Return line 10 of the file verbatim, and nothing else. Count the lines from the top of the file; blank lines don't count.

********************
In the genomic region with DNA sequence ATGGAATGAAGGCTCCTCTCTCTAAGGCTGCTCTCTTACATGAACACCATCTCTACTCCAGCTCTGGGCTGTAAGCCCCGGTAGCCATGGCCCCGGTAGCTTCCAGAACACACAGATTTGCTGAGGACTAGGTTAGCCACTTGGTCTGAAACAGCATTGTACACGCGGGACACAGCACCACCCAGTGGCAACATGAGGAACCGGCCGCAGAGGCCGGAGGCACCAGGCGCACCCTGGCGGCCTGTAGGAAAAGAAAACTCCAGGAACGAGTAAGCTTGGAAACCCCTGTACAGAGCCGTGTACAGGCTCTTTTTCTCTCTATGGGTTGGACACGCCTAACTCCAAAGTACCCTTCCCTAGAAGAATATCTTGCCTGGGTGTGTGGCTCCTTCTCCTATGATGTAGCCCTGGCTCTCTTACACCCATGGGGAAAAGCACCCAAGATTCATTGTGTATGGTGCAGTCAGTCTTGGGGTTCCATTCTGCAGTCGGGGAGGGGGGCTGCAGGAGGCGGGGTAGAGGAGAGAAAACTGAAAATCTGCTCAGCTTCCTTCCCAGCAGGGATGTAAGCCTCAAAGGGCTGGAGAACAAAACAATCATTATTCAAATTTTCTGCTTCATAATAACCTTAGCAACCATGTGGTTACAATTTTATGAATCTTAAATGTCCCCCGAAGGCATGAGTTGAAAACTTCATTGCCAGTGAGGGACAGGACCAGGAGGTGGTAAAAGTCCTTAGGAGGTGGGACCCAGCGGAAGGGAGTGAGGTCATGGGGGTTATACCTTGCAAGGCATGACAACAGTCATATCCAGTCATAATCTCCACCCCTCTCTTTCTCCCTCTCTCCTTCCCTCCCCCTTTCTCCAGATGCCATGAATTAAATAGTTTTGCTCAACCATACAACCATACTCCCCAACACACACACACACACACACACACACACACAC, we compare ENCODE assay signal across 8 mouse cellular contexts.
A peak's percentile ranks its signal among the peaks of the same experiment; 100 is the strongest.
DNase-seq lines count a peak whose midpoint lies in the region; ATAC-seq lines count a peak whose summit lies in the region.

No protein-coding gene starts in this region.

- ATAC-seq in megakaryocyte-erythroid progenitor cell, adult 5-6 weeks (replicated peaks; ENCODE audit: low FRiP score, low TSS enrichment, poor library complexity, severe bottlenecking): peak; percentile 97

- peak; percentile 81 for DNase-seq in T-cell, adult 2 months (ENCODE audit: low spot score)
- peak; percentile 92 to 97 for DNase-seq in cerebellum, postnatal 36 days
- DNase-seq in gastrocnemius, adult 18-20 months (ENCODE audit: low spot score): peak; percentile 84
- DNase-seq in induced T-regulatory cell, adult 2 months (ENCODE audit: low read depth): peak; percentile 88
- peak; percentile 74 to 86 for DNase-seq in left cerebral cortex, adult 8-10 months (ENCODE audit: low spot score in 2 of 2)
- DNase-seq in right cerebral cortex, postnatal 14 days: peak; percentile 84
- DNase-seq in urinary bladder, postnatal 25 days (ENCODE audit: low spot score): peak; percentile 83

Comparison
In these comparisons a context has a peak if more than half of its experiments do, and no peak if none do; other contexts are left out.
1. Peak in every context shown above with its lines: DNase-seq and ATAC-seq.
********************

- peak; percentile 74 to 86 for DNase-seq in left cerebral cortex, adult 8-10 months (ENCODE audit: low spot score in 2 of 2)